UC San Diego continues vaccine accessibility efforts ahead of eligibility expansion
UC SAN DIEGO (KUSI) – Hundreds of thousands of San Diegans become eligible to receive COVID-19 vaccines tomorrow when the state expands eligibility to everyone age 16 and over, while county public health officials reported 260 new infections and 25 additional deaths today.
Thursday’s expansion of eligibility will allow millions of Californians to get a shot, which could stretch already thin supplies. San Diego County Supervisor Nathan Fletcher once again urged patience from the public as more vaccines will be shipped to the county in coming weeks.
The county’s vaccine appointment system is now open for those who become eligible Thursday. For 16- and 17-year-olds, only the Pfizer vaccine is available. Fletcher said the website should check birthdates for those making appointments to ensure only the Pfizer is available for those teens.
“Like so many of you, I’ve waited my turn to be vaccinated,” he said.
Fletcher said he would get his shot Thursday from the Veterans Administration, while also noting the VA and Department of Defense would begin including vaccination numbers for the county’s daily statistics — something they had not been doing previously.
Wednesday’s statistics increased the region’s cumulative totals from throughout the pandemic to 273,968 infections and 3,648 fatalities.
Of the 25 deaths reported Wednesday, 21 occurred in December and January according to the county Health and Human Services Agency, which did an audit of deaths and death certificates during the height of the mid-winter peak of deaths and hospitalizations in the county.
Of the 16,297 test results reported Wednesday, 2% returned positive.
The 14-day rolling average of positive tests is 1.9%.
More than 2.2 million COVID-19 vaccine doses have been delivered to San Diego County, and 1,216,170 county residents — or 60.3% of the county’s goal of 75% of its eligible population — have received at least one dose. The state’s goal is to vaccinate 75% of people 16 and older to achieve so-called herd immunity — equating to around 2.02 million San Diego County residents.
The county reported a total of 757,355 people in the San Diego area — or 37.5% of that goal — are fully vaccinated. The numbers include both county residents and those who only work in the region.
Following federal guidance, San Diego County stopped administering Johnson & Johnson single-dose COVID-19 vaccines on Tuesday.
“The health and safety of San Diego County residents is our number one priority, and, in an abundance of caution, we are pausing use of the Johnson & Johnson vaccine while state and national authorities thoroughly investigate these reports,” said Dr. Wilma Wooten, San Diego County’s public health officer.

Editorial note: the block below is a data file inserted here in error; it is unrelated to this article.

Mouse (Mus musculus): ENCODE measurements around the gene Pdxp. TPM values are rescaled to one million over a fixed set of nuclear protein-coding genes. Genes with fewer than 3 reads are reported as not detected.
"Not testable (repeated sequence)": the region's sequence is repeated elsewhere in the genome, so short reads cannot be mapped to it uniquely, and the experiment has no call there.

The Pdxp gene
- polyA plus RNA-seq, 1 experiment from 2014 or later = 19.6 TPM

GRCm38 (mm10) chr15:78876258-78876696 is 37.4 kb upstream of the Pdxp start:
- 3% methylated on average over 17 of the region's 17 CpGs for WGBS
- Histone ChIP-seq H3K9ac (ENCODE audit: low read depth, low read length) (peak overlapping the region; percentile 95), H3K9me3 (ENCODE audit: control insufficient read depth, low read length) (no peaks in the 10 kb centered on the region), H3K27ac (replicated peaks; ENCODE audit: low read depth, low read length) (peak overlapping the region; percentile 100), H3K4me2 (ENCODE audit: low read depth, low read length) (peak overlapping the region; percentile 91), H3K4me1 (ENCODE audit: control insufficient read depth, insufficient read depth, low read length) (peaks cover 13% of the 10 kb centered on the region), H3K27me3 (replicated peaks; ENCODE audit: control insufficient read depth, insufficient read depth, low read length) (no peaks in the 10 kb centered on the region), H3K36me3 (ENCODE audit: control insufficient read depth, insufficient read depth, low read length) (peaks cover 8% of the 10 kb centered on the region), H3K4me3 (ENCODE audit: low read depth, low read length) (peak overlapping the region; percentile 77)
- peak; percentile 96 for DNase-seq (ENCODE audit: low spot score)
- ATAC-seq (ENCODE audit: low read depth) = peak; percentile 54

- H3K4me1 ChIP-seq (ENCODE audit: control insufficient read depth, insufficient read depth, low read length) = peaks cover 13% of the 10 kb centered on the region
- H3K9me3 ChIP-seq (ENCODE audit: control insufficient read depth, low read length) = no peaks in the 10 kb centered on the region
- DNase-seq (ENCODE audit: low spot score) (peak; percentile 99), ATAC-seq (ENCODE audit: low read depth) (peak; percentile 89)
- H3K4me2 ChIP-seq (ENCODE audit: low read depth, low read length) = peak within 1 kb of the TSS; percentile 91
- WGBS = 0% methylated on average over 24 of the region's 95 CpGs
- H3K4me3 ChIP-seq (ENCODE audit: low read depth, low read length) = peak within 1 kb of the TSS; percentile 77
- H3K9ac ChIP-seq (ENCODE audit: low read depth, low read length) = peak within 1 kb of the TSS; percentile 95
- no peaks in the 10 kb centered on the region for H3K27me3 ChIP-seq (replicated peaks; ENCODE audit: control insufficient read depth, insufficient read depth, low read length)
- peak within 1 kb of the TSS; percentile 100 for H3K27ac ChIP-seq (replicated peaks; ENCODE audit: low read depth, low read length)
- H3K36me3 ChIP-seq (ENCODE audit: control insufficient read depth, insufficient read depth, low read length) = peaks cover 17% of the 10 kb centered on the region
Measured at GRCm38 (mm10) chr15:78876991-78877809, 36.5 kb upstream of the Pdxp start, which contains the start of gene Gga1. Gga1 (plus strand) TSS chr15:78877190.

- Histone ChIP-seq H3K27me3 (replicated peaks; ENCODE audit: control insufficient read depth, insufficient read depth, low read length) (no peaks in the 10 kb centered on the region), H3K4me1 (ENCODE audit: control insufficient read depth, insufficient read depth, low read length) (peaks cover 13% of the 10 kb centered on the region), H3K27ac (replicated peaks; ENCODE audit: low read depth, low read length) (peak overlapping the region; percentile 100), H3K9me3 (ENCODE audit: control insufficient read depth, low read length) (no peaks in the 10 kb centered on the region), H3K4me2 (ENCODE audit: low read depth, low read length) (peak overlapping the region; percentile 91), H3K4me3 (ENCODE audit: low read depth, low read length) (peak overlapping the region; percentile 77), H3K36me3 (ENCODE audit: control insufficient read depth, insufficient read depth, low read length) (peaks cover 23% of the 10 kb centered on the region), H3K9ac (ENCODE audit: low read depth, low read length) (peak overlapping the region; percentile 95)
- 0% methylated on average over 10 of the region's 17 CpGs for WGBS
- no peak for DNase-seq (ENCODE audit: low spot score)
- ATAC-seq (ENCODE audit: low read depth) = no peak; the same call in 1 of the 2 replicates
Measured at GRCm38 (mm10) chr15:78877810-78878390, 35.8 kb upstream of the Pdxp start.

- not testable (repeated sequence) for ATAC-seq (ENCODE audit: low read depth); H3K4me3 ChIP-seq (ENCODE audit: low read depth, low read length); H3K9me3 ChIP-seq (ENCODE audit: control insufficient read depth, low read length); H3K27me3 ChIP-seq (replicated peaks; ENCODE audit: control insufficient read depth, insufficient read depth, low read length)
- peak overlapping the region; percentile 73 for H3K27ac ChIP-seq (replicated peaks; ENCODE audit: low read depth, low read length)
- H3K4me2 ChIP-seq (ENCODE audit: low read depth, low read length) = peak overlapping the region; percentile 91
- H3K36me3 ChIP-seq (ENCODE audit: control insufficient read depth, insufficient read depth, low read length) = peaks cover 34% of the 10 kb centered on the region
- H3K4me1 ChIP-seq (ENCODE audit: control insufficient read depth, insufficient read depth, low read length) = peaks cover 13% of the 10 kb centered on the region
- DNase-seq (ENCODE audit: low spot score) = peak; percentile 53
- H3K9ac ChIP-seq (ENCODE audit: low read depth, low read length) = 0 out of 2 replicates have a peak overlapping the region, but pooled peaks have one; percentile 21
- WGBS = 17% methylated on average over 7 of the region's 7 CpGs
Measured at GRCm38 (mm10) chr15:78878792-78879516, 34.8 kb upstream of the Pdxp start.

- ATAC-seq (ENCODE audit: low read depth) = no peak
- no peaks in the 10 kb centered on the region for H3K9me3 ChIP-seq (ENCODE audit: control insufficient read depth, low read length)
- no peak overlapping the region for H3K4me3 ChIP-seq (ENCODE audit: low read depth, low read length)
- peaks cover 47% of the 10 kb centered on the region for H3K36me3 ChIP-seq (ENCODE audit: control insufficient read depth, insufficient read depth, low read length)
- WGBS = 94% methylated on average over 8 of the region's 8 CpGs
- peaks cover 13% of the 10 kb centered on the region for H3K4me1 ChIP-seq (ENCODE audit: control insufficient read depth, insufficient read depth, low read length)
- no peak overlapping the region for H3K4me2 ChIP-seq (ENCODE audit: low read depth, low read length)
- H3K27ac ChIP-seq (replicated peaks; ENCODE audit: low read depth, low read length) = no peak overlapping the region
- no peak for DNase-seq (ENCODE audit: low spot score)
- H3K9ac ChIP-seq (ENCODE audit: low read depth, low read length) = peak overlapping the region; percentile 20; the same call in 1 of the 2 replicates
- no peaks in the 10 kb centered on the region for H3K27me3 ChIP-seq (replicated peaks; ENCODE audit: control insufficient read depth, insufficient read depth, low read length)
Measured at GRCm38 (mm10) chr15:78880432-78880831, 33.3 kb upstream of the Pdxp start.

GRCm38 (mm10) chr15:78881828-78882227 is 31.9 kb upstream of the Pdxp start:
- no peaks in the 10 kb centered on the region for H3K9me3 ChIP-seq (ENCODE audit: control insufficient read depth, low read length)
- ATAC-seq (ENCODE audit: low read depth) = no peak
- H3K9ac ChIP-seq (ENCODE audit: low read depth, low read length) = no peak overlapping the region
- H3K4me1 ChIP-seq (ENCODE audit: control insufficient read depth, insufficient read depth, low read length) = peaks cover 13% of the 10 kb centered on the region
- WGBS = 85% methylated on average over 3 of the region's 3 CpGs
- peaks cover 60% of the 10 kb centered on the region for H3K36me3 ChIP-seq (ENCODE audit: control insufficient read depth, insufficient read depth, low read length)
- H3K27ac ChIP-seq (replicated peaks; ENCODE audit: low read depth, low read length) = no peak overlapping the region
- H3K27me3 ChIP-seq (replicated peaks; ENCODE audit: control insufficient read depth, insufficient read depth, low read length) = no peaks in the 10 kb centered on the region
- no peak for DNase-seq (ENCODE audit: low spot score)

Earlier Tuesday, the U.S. Centers for Disease Control and Prevention and the Food and Drug Administration recommended states pause use of the one-dose vaccine after six women between the ages of 18 and 48 developed a “rare and severe” blood clot called cerebral venous sinus thrombosis, according to a joint statement from the agencies. The women developed the clots six to 13 days after receiving a Johnson & Johnson vaccine. One of the women died.
Around 6.85 million doses of the Johnson & Johnson vaccine have been administered in the United States, including about 58,000 in San Diego County.
No known severe adverse effects to the vaccine have been reported in the region.
Only around 2.9% of all vaccines administered have been from Johnson & Johnson.
Fletcher said the state was sending a “vaccination strike team” to assist with those populations now receiving two-dose vaccines.
“There has been minimal to no substantive effect,” on the county’s vaccine rollout due to the pause on Johnson & Johnson vaccine administration, he said.
The county has 11,000 doses on hand it was saving for hard-to-reach populations such as people experiencing homelessness, agricultural workers and homebound seniors. Wooten said Wednesday the county will keep those 11,000 doses and await further guidance from the company and the CDC, as they have around a three-month shelf life if kept refrigerated.
For San Diegans who got the vaccine more than a month ago, the risk is very low, officials said. For San Diegans who recently got the vaccine — within the last few weeks — they should be aware of any symptoms. People who develop severe headache, abdominal pain, leg pain or shortness of breath were urged to contact their health care provider and seek immediate medical
County vaccine appointments can be made at www.sandiegocounty.gov/content/sdc/hhsa/programs/phs/community_epidemiology/dc/2019-nCoV/vaccines.html.